By Prince Chakanyuka
The bible in book of Corithians reads:The letter kills, but the Spirit gives life. But if the ministry of death, written and engraved on stones, was glorious . . . how will the ministry of the Spirit not be more glorious?" (2Co-3:6-8);
These verses contains the contrasting choice that results in people either living by bankrupt human resources, or by bountiful heavenly ones. This contrast is "the ministry of death versus the ministry of life." These terms come from correlating four phrases: "the letter kills . . . the Spirit gives life . . . the ministry of death . . . the ministry of the Spirit." Of course, the old covenant of law is the "ministry of death," and the new covenant of grace is the "ministry of life" ("ministry of the Spirit . . . the Spirit gives life").
Jesus said in John 14:12 "Greater things than these shall ye do ;because I go unto the Father and ye behold me no more .Jesus expected us to operate under grace and not under the law.When people attempt to minister by the law, spiritual deadness results. Since the law sets forth a perfect standard, but offers no assistance, it "kills" those who try to live by it. The law was a tutor leading us to Christ and grace. The new born again christians are not under law. Jesus said a new commandment I give unto you that you love another. Only those who minister by grace can hold forth life to people, because grace alone can provide the life that God intends for humankind to experience. Ministry is to be engaged in by individuals, families, and churches. Every ministry will either be characterized as a "ministry of death" or a "ministry of life." Contact with ministries either brings spiritual deadness to people, or it brings spiritual vitality.
What would people encounter if an individual, family, or church were a "ministry of death" (that is, a law-based ministry that left people relying upon their own sufficiency)? They might encounter judgmentalism or fleshly striving. They might find self-righteousness or self-confidence. They might discover hypocrisy or frustration. They might detect harshness or coldness.
Conversely, what would people encounter if an individual, family, or church were a "ministry of . . . life" (that is, a grace-oriented ministry that encouraged people to rely upon God's sufficiency)? Instead of judgmentalism and fleshly striving, they would encounter love and peace. Instead of self-righteousness and self-confidence, they would find humility and confidence in God. Instead of hypocrisy and frustration, they would discover genuineness and fulfillment. Instead of harshness and coldness, they would detect gentleness and warmth.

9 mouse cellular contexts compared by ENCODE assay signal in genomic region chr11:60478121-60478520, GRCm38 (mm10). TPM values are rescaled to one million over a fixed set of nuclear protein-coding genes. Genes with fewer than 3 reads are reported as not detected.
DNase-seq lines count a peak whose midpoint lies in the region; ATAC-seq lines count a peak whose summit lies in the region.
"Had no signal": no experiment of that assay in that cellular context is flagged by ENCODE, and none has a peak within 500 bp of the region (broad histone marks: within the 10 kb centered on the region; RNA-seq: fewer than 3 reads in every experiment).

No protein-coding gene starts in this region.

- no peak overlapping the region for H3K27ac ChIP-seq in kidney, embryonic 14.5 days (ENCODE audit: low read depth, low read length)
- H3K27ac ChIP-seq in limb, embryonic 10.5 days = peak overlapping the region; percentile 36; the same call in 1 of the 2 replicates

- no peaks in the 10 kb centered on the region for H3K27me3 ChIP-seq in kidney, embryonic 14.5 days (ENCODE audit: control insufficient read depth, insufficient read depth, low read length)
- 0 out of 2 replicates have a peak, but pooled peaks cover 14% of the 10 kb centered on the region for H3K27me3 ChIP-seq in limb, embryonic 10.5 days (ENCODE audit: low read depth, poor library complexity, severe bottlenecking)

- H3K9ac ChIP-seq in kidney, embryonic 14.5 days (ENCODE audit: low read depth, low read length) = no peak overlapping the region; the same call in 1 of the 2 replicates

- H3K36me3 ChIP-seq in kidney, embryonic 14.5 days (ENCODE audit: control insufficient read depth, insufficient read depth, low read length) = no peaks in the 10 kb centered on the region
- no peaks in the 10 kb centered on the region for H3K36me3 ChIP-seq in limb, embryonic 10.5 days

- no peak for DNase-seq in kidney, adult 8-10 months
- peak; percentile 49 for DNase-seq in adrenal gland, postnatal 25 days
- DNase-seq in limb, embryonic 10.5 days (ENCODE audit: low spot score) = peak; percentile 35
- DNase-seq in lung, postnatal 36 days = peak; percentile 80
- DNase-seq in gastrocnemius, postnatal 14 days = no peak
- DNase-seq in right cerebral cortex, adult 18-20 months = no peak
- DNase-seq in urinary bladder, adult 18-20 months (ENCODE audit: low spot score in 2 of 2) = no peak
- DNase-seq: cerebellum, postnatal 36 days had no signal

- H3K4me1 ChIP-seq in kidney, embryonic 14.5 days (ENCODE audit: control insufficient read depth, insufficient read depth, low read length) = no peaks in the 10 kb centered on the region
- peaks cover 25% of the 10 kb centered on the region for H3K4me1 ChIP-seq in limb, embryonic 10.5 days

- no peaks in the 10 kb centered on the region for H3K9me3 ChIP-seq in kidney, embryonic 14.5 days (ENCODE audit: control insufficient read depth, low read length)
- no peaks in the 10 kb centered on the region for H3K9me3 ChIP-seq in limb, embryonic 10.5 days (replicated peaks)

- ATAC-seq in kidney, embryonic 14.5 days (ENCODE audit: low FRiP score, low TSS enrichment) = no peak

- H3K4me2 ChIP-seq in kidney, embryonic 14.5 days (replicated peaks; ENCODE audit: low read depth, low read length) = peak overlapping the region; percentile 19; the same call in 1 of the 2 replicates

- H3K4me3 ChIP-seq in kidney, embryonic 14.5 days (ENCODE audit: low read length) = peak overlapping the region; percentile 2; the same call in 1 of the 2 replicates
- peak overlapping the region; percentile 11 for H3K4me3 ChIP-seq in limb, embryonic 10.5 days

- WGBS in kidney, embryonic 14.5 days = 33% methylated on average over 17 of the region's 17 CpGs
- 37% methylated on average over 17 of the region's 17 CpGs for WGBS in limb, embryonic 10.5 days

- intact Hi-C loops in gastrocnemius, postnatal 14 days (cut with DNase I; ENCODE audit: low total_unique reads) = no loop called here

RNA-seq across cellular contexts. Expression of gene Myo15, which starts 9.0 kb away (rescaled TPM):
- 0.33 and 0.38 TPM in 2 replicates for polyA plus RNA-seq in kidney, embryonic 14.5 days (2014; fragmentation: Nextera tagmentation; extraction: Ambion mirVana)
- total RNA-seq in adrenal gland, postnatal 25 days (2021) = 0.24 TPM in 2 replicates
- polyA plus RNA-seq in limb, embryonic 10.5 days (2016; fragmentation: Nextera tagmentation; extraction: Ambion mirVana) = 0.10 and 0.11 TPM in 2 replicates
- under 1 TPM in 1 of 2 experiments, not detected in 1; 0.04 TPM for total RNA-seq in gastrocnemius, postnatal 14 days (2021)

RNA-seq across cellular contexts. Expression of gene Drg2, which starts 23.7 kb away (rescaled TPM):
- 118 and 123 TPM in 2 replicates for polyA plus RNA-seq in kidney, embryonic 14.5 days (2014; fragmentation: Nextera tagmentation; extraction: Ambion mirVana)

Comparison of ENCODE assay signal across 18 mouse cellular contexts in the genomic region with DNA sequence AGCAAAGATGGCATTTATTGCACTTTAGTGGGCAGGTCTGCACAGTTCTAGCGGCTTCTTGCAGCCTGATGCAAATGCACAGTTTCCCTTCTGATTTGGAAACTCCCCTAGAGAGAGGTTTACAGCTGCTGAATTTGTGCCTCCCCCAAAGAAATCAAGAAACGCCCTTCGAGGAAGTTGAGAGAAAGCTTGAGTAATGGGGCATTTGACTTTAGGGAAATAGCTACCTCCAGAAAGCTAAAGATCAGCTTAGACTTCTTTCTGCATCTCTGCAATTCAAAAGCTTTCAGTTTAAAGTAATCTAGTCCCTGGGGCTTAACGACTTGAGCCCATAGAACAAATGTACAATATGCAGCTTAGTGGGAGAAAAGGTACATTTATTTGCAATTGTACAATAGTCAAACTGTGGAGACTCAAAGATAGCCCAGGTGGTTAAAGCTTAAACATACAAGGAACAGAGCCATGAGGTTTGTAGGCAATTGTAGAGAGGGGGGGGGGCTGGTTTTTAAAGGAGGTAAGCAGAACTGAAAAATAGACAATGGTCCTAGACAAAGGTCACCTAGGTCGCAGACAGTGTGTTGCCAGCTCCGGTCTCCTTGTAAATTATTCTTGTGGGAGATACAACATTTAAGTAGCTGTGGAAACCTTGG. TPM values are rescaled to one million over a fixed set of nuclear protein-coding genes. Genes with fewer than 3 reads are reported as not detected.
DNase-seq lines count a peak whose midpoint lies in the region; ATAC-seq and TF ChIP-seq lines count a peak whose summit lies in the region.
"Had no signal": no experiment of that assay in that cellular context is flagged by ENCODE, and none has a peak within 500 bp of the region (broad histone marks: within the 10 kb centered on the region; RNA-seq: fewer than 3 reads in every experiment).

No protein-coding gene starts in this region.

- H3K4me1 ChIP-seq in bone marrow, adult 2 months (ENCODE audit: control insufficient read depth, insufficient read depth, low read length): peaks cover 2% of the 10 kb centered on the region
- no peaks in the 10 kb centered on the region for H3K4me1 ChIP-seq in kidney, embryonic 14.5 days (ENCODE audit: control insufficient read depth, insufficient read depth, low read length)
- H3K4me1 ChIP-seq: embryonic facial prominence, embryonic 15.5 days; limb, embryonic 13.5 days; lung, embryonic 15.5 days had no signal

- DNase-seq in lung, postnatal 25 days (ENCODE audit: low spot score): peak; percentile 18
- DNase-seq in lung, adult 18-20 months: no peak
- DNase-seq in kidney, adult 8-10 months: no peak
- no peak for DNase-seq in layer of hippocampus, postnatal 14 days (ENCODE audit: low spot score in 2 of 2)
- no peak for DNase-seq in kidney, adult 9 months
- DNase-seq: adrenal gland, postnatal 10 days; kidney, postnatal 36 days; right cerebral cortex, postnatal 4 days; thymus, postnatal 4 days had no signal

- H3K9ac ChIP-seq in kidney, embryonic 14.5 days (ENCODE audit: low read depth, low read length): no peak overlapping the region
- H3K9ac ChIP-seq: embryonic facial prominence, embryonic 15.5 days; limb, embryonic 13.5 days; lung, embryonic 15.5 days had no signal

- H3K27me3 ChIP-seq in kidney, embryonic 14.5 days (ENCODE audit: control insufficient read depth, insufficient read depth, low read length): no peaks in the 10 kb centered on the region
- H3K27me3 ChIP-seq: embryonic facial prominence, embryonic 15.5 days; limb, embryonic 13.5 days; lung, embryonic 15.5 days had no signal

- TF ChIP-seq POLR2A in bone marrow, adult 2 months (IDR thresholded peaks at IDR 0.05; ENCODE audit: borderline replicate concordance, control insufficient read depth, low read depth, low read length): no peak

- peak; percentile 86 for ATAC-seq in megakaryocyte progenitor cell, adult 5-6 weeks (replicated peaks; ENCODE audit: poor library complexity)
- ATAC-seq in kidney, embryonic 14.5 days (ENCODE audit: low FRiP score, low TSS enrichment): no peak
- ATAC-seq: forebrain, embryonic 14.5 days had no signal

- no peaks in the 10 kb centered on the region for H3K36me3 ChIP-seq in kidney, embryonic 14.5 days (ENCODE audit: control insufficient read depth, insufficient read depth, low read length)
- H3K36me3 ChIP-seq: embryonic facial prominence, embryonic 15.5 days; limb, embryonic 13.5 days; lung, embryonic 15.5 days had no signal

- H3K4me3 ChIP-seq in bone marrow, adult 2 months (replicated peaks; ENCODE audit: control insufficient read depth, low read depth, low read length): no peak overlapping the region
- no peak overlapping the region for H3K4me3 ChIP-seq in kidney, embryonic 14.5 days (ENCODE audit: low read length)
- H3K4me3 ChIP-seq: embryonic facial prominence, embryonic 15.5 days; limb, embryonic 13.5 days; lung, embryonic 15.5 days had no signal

Our God is a God of life. God's loving plan of salvation was that the Son would die to bring us life. "For God so loved the world that He gave His only begotten Son, that whoever believes in Him should not perish but have everlasting life" (Joh-3:16). The Lord has life for us, and He wants us to minister life to others.
In addition to ministry of life, God desires to mark our lives with other spiritual characteristics. One of these is the godly encouragement that comes from living and serving under a ministry of mercy and grace. The service we now render to the Lord is based upon mercy: "since we have this ministry, as we have received mercy." We deserved condemnation by God and separation from Him for eternity. Instead, God had mercy upon us, forgiving us our sins. "Not by works of righteousness which we have done, but according to His mercy He saved us" (Tit 3:5). Furthermore, by His mercy He enlists us in His service. "And I thank Christ Jesus our Lord who has enabled me, because He counted me faithful, putting me into the ministry, although I was formerly a blasphemer, a persecutor, and an insolent man; but I obtained mercy" (1Ti 1:12-13). Our ministry is also about grace. "I became a minister according to the gift of the grace of God given to me" (Eph 3:7).
In light of having this type of ministry (one related to mercy and grace), "we do not lose heart." If we were called to serve God based on our merit and our resources, we would lose heart. We can periodically be tempted to discouragement, as we serve our God. Paul's testimony of service is similar to many of God's servants down through the ages. "For indeed, when we came to Macedonia, our flesh had no rest, but we were troubled on every side. Outside were conflicts, inside were fears" (2Co 7:5). At times, we too are surrounded by impossibilities and threatened by apprehensions. What are we to do in such unsettling trials? "For consider Him who endured such hostility from sinners against Himself, lest you become weary and discouraged in your souls" (Heb 12:3). No one faced more battles and betrayals than the Lord Jesus. Yet, no one served more faithfully. In battle after battle, the Father brought Jesus through victoriously. We can count on the Lord to have mercy upon us. He will pour out His grace upon us and bring us through victoriously as well.
Remember, our service to the Lord is based upon spirit, mercy and grace. "Let us therefore come boldly to the throne of grace, that we may obtain mercy and find grace to help in time of need" (Heb-4:16).